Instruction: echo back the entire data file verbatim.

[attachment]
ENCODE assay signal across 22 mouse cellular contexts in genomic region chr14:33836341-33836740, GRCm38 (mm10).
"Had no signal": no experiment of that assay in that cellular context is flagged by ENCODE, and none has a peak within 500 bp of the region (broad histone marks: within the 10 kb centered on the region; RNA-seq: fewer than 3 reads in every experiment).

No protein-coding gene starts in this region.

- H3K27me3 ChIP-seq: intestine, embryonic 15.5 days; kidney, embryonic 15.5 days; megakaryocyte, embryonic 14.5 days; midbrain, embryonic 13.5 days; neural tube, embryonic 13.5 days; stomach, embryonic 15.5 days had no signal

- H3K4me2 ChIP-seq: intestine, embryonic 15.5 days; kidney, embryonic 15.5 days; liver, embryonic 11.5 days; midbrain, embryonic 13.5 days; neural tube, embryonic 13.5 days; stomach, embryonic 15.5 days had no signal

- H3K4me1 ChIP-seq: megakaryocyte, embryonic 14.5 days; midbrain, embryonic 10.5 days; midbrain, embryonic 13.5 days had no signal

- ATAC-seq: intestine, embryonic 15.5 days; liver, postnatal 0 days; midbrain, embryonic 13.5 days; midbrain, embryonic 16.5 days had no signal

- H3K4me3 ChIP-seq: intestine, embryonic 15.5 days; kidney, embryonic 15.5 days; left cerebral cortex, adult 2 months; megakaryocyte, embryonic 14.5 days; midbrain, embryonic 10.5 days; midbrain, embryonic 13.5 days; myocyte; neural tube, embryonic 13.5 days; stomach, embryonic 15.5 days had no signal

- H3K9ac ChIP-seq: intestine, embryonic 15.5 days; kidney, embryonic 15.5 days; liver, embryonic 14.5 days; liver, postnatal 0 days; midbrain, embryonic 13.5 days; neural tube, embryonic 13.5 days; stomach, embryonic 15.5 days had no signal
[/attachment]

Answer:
ENCODE assay signal across 22 mouse cellular contexts in genomic region chr14:33836341-33836740, GRCm38 (mm10).
"Had no signal": no experiment of that assay in that cellular context is flagged by ENCODE, and none has a peak within 500 bp of the region (broad histone marks: within the 10 kb centered on the region; RNA-seq: fewer than 3 reads in every experiment).

No protein-coding gene starts in this region.

- H3K27me3 ChIP-seq: intestine, embryonic 15.5 days; kidney, embryonic 15.5 days; megakaryocyte, embryonic 14.5 days; midbrain, embryonic 13.5 days; neural tube, embryonic 13.5 days; stomach, embryonic 15.5 days had no signal

- H3K4me2 ChIP-seq: intestine, embryonic 15.5 days; kidney, embryonic 15.5 days; liver, embryonic 11.5 days; midbrain, embryonic 13.5 days; neural tube, embryonic 13.5 days; stomach, embryonic 15.5 days had no signal

- H3K4me1 ChIP-seq: megakaryocyte, embryonic 14.5 days; midbrain, embryonic 10.5 days; midbrain, embryonic 13.5 days had no signal

- ATAC-seq: intestine, embryonic 15.5 days; liver, postnatal 0 days; midbrain, embryonic 13.5 days; midbrain, embryonic 16.5 days had no signal

- H3K4me3 ChIP-seq: intestine, embryonic 15.5 days; kidney, embryonic 15.5 days; left cerebral cortex, adult 2 months; megakaryocyte, embryonic 14.5 days; midbrain, embryonic 10.5 days; midbrain, embryonic 13.5 days; myocyte; neural tube, embryonic 13.5 days; stomach, embryonic 15.5 days had no signal

- H3K9ac ChIP-seq: intestine, embryonic 15.5 days; kidney, embryonic 15.5 days; liver, embryonic 14.5 days; liver, postnatal 0 days; midbrain, embryonic 13.5 days; neural tube, embryonic 13.5 days; stomach, embryonic 15.5 days had no signal